James Holmes 'Not Friendly,' Neighbor Says

James Holmes 'Not Friendly,' Neighbor Says

When he returned to his red-brick apartment building in Aurora, Colo., on Thursday afternoon, Zhang Yi said he bumped right into James Eagan Holmes.

Yi, a 34-year-old visiting scholar of interventional neuroradiology at the University of Colorado Hospital, said that when Yi opened the back door to the building, Holmes walked out carrying two black bags. Yi tried to greet him.

"I said, 'Hey,' and he doesn't answer me," Yi said in a phone interview. "Not friendly."

Yi said he had never seen Holmes before, but watched him put the bags in the back of his car before going inside.

Around 2:00 a.m. Friday, police banged on Yi's second-floor door and told him that he and his seven-year-old son had to evacuate the building right away. Yi didn't get details, he said, but they told him a "bad thing happened" somewhere else. He later learned that Holmes had allegedly walked into an opening-night screening of "The Dark Knight Rises" at a nearby movie theater, set off some smoke bombs, and shot 71 people, resulting in 12 deaths.

Several of Holmes' neighbors said they had never even seen the shooting suspect, a 24-year-old neuroscience doctoral candidate who lived on the third floor of the three-story building on Paris Street.

Ben Leung, a 27-year-old pharmacy student, said only people affiliated with the University of Colorado at Denver are allowed to live in the building. He said he lived on the first floor and described the building as decent, if a bit weathered. "It's kind of in the ghetto," he said.

Leung said he went to bed shortly after midnight, then awoke when police in riot gear knocked on his door and told him the building was being evacuated. "At that time I had no idea what was going on." He said a fellow evacuee told him he knew who Holmes was and had once tried to greet him, but Holmes didn't respond.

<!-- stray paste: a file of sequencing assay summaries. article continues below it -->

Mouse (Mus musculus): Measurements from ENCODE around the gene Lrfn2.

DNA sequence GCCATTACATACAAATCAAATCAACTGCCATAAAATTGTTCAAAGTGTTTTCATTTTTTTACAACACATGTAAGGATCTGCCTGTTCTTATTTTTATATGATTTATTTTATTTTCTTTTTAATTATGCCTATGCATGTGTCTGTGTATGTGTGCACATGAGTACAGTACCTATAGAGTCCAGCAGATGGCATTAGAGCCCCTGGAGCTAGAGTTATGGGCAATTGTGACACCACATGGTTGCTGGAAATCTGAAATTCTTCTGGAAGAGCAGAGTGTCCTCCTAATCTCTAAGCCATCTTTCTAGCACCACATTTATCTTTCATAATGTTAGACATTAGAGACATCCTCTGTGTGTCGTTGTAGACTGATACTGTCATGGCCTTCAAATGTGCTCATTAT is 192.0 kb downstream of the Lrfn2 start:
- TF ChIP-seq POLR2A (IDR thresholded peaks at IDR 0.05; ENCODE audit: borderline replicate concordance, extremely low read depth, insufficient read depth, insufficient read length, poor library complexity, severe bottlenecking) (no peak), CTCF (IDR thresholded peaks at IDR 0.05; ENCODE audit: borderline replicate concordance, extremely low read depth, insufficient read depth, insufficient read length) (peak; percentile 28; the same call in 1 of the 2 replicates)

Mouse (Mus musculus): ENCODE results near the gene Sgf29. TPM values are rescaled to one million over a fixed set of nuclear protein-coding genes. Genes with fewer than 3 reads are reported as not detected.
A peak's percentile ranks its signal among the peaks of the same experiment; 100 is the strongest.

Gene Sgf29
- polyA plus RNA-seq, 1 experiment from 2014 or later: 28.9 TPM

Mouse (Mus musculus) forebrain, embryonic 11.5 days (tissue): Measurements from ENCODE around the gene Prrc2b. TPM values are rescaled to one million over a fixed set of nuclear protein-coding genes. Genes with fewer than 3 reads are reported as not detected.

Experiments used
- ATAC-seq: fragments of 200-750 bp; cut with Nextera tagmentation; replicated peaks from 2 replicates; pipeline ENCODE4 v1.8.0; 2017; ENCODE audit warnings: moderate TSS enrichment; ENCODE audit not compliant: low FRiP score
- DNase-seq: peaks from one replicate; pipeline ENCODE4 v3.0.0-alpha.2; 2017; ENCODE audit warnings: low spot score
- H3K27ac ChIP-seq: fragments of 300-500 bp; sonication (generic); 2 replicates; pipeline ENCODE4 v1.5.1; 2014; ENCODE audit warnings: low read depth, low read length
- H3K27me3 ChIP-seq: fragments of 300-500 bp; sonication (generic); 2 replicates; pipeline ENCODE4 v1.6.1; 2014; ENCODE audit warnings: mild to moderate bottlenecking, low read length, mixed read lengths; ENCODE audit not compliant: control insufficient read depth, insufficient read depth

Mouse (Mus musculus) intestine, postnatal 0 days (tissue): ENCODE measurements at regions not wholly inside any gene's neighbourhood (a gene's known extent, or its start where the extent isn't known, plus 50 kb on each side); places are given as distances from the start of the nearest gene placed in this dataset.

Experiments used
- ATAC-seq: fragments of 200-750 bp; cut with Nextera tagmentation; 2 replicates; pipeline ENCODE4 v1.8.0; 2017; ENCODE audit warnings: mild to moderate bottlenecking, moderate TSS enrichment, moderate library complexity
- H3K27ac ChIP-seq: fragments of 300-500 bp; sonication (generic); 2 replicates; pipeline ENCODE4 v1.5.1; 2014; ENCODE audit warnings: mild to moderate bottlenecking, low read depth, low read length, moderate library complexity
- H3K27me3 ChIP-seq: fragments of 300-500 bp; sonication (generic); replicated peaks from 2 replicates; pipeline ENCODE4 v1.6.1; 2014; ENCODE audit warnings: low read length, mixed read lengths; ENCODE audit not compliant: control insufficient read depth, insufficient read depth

Leung didn't know what to make of the fact that he lived in the same building as an alleged mass murderer. "At the moment I guess I'm numb," he said. "I don't really know what to think, really."

Kaitlyn Fonzi said she lives in the apartment directly beneath the one where Holmes lived. She and her boyfriend were trying to go to sleep Thursday when, at midnight, techno music started blaring from upstairs.

“We heard very loud music coming so I walked upstairs and banged on the door,” Fonzi, a 20-year old biology student at the University of Colorado at Denver, said on Friday.

Fonzi said when she banged on the door, it rattled as if it were unlocked. "I contemplated poking my head in and saying, 'Yo, shut that off.'"

Instead, Fonzi said she went back downstairs and called a non-emergency police number. She said the bass-heavy music kept blasting, as if it was just one song on repeat, until it abruptly stopped at 1:00 a.m. She and her boyfriend figured the music had been on a timer.

Fonzi said they went to sleep, but were awoken by police an hour later and told to evacuate. When she learned about the shooting she said she was glad she hadn't poked her head in. Police later said Holmes' apartment had been filled with "various incendiary devices and trip wires."

Fonzi said she and her boyfriend had never had a problem with their upstairs neighbor before. "It was like nobody lived there," she said.

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